May 25, 2010

I am grateful

Overheard yesterday as I shopped at the garden center:

Dad, look here, these are dogwoods.

I was behind a tightly jammed stand of container trees, all about 5 feet high, and they blocked my view of the shoppers on the other side.  But it sounded like an older woman, and a man answered:

Oh?  The same kind I got?

I don't know, Dad.  The tag says Kowza.

What the heck are kowza trees?  I want dogwoods to replace the dead ones I got.

An elderly man's face appeared amid the foliage.

Hi, I said.  Those trees are Kousa dogwoods.  They're a kind of dogwood that is a little bigger than your flowering dogwood.  And more disease resistant, I added.

They don't have flowers?  he asked, alarmed.

Oh, they do, I said.  Big showy ones.  Creamy white.

That's good, he said, relieved.  Cause I want to replace mine.  They got that disease.

Anthracnose, I said.  All the beautiful dogwoods around here have it, but the kousas don't get hit with it.

We chatted, and his daughter came around to join us.  I told them the kousas were bigger than what he had, with a more rounded shape.  They both said that was good, they'd plant several 10 feet apart.  I suggested more space than that.  Oh, good to know.  I told them I was just another customer, not an employee.  They were very grateful for my help.

What about those other trees that are so pretty, you know, the ones that bloom?  Do they have those?

I took a wild guess and said, you mean Bradford pears?  They do sell them here, lots of them.  They're kind of a problem, though.  Pretty, but prone to structural problems, and they are actually invasive.

Oh I know, she said, there's a ton of them in the mall parking lot.

No, those were planted, I said.  Yeah, she replied, the town center has so many too, they're really invasive, aren't they?

Ummm.... get the kousa dogwoods, I suggested.  You'll be happy with them.

They thanked me sincerely, asked a few more questions, and went away very grateful for the help and advice.

And me?  I was also immensely grateful.  Grateful for the fact that I could offer even this modest advice and I knew what I was talking about.  I was such a newbie a few years ago that I also would have asked someone for "that tree that blooms", or "that one with the bark".  I know so much more now, and I can even help people as they decide to purchase trees.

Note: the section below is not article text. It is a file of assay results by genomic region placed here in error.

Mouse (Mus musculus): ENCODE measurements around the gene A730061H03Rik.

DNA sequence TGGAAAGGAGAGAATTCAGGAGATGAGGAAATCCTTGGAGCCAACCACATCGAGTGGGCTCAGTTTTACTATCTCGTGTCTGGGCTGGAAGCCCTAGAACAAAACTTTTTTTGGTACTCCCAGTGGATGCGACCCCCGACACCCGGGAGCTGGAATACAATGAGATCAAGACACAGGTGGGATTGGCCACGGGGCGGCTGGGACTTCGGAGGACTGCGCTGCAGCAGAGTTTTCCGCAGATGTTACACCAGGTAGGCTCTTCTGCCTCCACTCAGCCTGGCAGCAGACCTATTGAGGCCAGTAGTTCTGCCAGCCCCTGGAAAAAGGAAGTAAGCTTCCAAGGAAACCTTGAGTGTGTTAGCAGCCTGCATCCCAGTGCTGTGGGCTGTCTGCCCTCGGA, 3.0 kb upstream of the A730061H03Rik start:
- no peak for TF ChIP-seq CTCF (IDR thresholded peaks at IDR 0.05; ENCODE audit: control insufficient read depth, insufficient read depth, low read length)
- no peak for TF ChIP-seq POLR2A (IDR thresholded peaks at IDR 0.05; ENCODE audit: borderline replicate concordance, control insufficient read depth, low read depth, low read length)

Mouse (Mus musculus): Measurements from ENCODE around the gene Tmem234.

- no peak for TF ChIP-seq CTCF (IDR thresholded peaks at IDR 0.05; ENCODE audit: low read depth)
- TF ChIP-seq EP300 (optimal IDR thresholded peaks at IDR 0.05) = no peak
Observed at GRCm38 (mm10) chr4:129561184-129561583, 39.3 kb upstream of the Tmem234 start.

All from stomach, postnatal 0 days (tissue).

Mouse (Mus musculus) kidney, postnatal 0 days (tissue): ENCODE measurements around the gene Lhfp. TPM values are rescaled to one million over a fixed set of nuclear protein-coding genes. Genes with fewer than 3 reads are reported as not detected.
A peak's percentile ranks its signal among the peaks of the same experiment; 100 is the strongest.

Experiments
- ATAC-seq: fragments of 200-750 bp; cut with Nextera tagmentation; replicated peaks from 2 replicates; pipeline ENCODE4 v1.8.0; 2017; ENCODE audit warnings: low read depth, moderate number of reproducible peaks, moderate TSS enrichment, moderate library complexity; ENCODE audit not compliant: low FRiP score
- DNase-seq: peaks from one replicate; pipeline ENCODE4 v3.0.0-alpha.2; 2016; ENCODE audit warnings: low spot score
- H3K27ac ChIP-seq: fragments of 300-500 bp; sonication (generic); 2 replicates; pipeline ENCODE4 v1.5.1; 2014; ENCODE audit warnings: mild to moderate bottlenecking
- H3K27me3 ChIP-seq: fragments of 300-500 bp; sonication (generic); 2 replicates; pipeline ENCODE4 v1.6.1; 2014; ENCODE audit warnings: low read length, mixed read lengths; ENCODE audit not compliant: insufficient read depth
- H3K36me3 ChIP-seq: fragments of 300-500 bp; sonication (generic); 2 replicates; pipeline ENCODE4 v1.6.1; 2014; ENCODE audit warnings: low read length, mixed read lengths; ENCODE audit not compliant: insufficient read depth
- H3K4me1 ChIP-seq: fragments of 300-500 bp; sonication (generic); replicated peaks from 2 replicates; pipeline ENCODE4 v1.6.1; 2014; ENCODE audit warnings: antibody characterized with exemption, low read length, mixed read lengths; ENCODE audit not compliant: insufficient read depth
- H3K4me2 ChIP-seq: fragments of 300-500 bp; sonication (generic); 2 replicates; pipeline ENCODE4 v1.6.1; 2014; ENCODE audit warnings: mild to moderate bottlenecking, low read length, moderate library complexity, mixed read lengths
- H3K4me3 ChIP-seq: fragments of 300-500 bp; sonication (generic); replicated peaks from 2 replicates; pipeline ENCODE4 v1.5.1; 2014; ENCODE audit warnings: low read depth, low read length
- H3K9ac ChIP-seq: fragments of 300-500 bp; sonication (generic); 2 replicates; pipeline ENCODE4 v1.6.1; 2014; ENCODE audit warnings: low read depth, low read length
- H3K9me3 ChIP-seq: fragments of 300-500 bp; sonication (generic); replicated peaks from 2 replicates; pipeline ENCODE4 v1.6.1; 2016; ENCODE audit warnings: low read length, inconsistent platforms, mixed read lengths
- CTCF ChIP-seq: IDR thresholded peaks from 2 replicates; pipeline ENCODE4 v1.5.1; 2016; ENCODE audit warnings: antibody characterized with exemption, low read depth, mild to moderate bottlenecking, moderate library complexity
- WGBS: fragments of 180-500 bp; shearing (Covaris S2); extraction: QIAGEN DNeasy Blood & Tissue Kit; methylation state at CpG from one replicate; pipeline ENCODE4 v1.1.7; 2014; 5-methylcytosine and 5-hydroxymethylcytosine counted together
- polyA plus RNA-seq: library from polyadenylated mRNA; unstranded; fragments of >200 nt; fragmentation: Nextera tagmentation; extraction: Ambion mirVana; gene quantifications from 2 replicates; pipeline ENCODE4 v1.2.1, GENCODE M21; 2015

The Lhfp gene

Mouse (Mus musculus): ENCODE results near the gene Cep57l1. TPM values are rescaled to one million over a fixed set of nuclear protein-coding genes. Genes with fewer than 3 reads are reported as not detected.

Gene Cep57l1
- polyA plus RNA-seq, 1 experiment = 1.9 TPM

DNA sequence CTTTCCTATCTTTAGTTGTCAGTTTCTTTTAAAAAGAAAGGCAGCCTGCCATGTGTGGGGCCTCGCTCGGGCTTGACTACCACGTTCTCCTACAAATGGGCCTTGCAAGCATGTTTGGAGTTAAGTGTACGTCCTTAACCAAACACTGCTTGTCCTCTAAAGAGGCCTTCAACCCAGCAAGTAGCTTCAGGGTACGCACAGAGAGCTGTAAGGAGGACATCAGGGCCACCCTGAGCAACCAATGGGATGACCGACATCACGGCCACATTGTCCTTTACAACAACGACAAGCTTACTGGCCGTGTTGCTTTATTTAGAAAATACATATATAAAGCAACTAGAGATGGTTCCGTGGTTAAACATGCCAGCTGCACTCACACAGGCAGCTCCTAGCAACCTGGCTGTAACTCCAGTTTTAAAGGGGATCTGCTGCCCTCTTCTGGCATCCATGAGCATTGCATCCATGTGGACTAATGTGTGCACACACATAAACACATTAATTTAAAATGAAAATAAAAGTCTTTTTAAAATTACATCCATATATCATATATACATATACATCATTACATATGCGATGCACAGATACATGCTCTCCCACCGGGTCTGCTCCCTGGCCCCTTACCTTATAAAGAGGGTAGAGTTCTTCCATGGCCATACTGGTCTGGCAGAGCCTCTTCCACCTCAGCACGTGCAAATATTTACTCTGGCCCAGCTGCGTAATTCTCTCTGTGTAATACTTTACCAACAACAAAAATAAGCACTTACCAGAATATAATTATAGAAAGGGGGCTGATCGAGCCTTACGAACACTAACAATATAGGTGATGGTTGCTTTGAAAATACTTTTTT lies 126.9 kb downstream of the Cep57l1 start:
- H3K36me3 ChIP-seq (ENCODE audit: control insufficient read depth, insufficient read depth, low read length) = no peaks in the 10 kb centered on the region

But I was more grateful for the fact that this nice man with the dead trees wanted to replace them with something pretty and hardy and growing.  He had to be 75 or 80 years old.  These container trees were $24 saplings.  He would never see them reach their full size, and might not even see them bloom very much.

But he was planting trees.


  1. Oh yes, I am all for planting trees. I hope to be doing so when I am 70 or better yet 80.

  2. Very cool story, Laurrie. So good to hear of people planting for the future.

  3. Great story. I am grateful that Anthracnose hasn't been much of a problem around here -- it seems to be more of a problem in cooler regions. I think our mountains have been much harder hit. The Dogwood is our state tree.

    Thank goodness they took your advice and did't buy Bradford Pears! There's too many of them around here too.

  4. Good for you, Laurrie!! I hope I am still planting trees when I- and my garden - are mature. :)

  5. What a lovely melancholy story Laurrie!
    I've seen a couple of posts now about the plight of the dogwood; I hope they find a way to stop the progress of the disease. I t would be heartbreaking to loose it from the landscape.

  6. Thanks to all of you tree lovers for visiting and commenting on my little story!

  7. Then my seedling native dogwoods are 15 feet tall, I'll be ninety, but it doesn't stop me from planting more seed.

  8. NellJean, you may be around at 90 (gardeners live a healthy life) so there's a good chance you'll sit under a mature seedling tree after all. At least I hope so.


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